Recognition for short stories means a lot to Anjum Hasan

Anjum Hasan. Photo: Special Arrangement   | Photo Credit: Handout_E_Mail

This is Anjum Hasan’s second time on the shortlist of The Hindu Literary Prize, and this time, her book, Difficult Pleasures , is the only collection of short stories to have made it to the five book-strong list. Hasan won several accolades for her first two novels, Lunatic in My Head and Neti Neti , and Difficult Pleasures was also nominated for the 2012 Frank O’ Connor International Short Story Award. In this interview, Hasan shares with her readers the importance and role of the short story in literary fiction, and talks about her latest project.

This is your second time on The Hindu Literary Prize shortlist. What does being shortlisted mean to you?

I’m really delighted to be shortlisted again, and the recognition for short stories is especially dear to me. Few literary prizes treat stories on a par with novels though the work of the best short story writers can be as interesting and worthwhile an index of the literary ideas in a culture as novels — think Manto, Carver or Chekhov. Also, the short story is a more poetic, and therefore more subversive, form — it goes against the grain of the monumental, the epic, the comprehensive, which novels often veer towards.

The Hindu Literary Prize seeks to recognise and encourage Indian writing in English. As part of this fraternity, of Indian authors writing in English, what are your views on the Indian literary scene today?

My confidence in putting down words on the page, my desire to write, and even my idea of myself as a writer has been closely tied to my reading other Indian English writers such as V.S. Naipaul, Pankaj Mishra, Upamanyu Chatterjee and Amit Chaudhuri. At the same time, I see myself, perhaps like all these other writers, as working at something that doesn’t at all draw from any idea of a fraternity. The scene — in the sense of publishing houses, literary festivals, awards, and news and opinions about books — can definitely be an enabler but it’s not where the writing comes from.

Why short stories? What was the appeal behind choosing this particular medium? Do you think there has also been an increase in interest among readers with regard to short stories today?

Difficult Pleasures was an experiment to see what I could do with the images that come to me of people’s lives, strangers’ lives. One of the things I realised while writing these stories was how our day-to-day lives are increasingly set in a mould that makes us feel like we know each other or that there is nothing to know because everything is touched with the same banality. Yet to me the interior life is always unique, strange, disturbing and yet familiar. These stories allowed me to explore different kinds of inner lives and the several ways of expressing them. And many of my readers seem to have understood that project.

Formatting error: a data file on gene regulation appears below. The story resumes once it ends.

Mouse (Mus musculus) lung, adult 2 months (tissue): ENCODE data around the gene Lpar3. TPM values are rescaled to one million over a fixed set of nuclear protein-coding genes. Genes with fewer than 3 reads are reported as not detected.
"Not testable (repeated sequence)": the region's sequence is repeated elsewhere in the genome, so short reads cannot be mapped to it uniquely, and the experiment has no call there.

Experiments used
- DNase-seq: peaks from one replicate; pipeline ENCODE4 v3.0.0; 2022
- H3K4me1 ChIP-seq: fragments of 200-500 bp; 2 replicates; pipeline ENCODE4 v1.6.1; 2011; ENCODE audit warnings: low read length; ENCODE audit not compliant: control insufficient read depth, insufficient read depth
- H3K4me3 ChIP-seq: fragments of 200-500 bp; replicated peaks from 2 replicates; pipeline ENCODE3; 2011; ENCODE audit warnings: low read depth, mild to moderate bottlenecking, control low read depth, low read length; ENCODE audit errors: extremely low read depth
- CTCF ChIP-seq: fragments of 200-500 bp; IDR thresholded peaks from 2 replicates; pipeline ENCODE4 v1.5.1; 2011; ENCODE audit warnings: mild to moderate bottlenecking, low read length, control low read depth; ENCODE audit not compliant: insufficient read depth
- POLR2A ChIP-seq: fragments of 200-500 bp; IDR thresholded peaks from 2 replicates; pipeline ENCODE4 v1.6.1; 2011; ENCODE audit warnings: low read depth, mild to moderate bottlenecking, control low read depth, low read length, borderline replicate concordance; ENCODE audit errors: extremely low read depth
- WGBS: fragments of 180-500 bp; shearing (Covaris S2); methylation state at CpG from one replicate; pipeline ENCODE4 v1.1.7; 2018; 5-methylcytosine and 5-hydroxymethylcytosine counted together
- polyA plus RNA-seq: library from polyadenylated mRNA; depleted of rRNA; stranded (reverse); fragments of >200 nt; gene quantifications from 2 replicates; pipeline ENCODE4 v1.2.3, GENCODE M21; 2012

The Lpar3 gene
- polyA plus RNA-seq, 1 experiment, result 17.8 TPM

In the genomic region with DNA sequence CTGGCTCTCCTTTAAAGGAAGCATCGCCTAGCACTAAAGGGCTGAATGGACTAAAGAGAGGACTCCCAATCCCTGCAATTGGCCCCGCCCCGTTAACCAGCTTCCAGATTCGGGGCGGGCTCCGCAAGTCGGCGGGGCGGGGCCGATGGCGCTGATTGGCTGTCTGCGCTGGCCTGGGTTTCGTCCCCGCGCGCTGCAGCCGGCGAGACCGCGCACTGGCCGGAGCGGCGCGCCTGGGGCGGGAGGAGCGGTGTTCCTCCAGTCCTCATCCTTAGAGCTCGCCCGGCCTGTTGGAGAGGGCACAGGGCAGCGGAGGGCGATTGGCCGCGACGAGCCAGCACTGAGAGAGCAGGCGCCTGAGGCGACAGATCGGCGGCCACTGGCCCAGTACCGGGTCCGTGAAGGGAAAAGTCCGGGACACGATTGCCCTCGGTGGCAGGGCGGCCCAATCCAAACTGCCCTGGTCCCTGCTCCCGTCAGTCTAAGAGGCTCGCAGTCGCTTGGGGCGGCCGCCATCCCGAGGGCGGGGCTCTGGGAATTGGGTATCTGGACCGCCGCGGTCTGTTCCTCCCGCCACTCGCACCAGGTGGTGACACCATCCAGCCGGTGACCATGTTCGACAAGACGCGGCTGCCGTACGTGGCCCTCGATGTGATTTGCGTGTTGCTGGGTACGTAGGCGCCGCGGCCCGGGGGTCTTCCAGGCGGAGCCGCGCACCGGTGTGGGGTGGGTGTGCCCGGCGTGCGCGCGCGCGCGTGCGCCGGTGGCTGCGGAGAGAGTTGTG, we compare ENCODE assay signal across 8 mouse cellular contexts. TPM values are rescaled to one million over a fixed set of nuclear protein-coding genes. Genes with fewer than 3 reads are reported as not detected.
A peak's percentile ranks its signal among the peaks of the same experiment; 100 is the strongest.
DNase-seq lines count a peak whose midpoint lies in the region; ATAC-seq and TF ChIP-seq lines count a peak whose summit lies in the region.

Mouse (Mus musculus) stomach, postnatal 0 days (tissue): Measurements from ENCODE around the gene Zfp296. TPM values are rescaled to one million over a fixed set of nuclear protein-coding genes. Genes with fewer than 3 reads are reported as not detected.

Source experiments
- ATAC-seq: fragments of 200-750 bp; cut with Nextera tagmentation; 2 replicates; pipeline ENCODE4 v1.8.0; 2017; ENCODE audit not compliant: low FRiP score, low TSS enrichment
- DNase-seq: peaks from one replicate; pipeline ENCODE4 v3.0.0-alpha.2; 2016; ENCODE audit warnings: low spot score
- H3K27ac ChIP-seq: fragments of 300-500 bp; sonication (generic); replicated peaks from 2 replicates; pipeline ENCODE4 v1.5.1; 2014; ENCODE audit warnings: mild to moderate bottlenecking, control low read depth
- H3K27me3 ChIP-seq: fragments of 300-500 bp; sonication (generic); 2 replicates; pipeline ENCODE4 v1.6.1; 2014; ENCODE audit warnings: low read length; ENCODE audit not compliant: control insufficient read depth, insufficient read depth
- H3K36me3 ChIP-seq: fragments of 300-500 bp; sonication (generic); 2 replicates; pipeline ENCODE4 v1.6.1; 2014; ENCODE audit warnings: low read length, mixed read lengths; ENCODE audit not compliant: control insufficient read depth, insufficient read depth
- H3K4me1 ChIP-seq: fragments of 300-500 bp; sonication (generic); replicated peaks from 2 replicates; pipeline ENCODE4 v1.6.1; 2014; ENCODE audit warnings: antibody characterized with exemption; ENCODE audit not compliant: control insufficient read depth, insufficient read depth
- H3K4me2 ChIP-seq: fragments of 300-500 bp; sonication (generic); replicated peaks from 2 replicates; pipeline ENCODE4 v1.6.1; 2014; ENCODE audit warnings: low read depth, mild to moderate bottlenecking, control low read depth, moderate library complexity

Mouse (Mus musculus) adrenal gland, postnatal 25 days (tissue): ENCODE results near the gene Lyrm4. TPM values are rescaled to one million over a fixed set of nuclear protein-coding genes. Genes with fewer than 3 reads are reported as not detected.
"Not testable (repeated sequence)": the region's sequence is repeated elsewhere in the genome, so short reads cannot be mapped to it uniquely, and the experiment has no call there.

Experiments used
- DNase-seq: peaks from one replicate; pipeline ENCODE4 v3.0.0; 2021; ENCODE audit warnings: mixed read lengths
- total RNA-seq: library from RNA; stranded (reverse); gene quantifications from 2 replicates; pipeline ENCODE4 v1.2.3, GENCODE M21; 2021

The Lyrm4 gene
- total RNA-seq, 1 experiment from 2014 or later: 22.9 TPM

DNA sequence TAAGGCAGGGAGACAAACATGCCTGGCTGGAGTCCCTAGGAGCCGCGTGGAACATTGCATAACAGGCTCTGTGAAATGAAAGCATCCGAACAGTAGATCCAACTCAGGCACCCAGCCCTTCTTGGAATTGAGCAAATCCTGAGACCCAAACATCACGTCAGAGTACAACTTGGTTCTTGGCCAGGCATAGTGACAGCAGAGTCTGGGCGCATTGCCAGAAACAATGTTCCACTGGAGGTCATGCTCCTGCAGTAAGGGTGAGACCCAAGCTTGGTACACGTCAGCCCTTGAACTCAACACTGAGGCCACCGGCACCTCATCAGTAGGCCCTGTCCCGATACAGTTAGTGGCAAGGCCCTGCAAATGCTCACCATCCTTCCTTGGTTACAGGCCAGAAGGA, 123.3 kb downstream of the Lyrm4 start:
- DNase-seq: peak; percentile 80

A quick insight into your take on the rising number of Lit fests today?

I am often drawn to literary festivals — they promise excitements such as meetings with friends, discovering ways of talking and thinking about books, and nice hotel rooms. But they are given too much attention. At a time when thoughtfulness and nuance is difficult to sustain, literary festivals can further the tendency to think of literature as a series of instant events and throwaway remarks rather than a slow process of osmosis.

You’ve published poetry, short fiction and novels. Which medium would you say has appealed to you most?

My experiment with forms and genres has been a way of trying to capture the changes in myself and my own thinking from book to book. So I’ve just been following my instinct with the different mediums.

What are the projects in the pipeline? Would you be experimenting with style and format?

I’m writing a novel about a woman who is searching for the centre of her life and partly does so through encounters with art — looking at paintings and installations, listening to artists talk, going to the Indian village where another kind of art exists, supposedly timeless but also very contemporary because it is closely connected with our idea of ourselves as Indians.

( The Hindu Lit for Life 2013 will take place in Chennai on February 16 and 17. The winner of The Hindu Literary Prize will be announced at the festival on February 17.)

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Printable version | Nov 29, 2021 6:12:42 PM |

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